Bridging the Gap: INVESTing in HPV Vaccination for Rural Youth
In 2019, data from the Centers for Disease Control and Prevention (CDC) showed a concerning trend in HPV vaccination—youth in rural areas of the U.S. were initiating and completing the HPV vaccination series at lower rates than their urban counterparts. Many factors contributed to this rural-urban gap, including access-related challenges, missed opportunities for strong provider recommendations, and parent/caregiver concerns about the HPV vaccine. The onset of the COVID-19 pandemic amplified existing barriers and exacerbated feelings of mistrust and vaccine hesitancy in many rural communities.
Within this challenging context, an interdisciplinary team of school health professionals and researchers in North Carolina and South Carolina set out to develop a school-based HPV vaccination promotion program for rural communities. With support from the CDC, the team gathered input from parents and caregivers, school administrators, school nurses, and public health professionals and used that information to develop a program for rural middle schools called INVEST. INVEST stands for INcreasing VaccinE uptake among Southern Teens.
The INVEST program promotes local school nurses as trusted, reliable sources of information about HPV vaccination. The program includes educational materials that present HPV vaccination as an important part of overall adolescent health. With a variety of colorful materials (e.g., monthly newsletters, flyers), families are provided with messaging that HPV vaccination is cancer prevention and are connected to local resources to access vaccination services. Information about HPV vaccination is woven into a comprehensive adolescent health program, giving families important information on other topics such as diet/nutrition, sleep, physical activity, and puberty. INVEST materials are customizable for each school, featuring quotes, pictures, and contact information from the local school nurse.
While school nurses are well-equipped to talk with parents/caregivers about vaccines required for school enrollment, they may be less confident in talking about other vaccines, like HPV vaccination. Therefore, the INVEST program also includes professional development for school nurses, training them in topics such as safety and efficacy of the HPV vaccine, how to have difficult conversations with families, and using motivational interviewing with those hesitant about HPV vaccination. When INVEST was implemented in two partnering school districts in North Carolina and South Carolina, middle school nurses worked closely with the implementation team, completing monthly quality improvement check-ins, providing feedback on implementation, and serving as local champions to promote the benefits of HPV vaccination to families and the community at large.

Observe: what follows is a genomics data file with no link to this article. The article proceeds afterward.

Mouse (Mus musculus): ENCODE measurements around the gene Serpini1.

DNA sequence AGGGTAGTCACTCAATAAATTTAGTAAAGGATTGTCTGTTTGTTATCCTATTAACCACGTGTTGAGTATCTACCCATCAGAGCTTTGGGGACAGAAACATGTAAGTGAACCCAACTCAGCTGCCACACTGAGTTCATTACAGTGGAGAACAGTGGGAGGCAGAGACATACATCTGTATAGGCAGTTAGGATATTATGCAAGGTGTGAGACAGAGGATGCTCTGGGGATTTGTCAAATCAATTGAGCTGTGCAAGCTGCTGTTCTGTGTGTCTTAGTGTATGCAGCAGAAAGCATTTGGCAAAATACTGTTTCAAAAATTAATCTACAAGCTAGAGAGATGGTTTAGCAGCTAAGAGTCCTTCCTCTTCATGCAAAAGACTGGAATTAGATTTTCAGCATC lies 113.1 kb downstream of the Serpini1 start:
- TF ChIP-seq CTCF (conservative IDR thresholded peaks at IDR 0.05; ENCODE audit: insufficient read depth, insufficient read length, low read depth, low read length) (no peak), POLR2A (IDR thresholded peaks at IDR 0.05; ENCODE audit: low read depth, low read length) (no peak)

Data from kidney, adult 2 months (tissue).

In addition to building capacity among school nurses, the INVEST program also features a social media campaign that can be rolled out on various platforms, such as Facebook, X (formerly known as Twitter), or social media resources can also be housed on school websites. One school district took things a step farther by using their robocall system to send out helpful reminders to parents and caregivers about the importance of the HPV vaccination. They also enlisted a mobile clinic to deliver HPV vaccination services at local school sites.
If you are interested in implementing INVEST in a middle school near you, the materials are free to use and customizable—check them out at https://www.scicvax.org/projectinvest.
The research described above was supported by a cooperative agreement (U01IP001095) with the Centers for Disease Control and Prevention. The findings and conclusions in this report are those of the authors and do not necessarily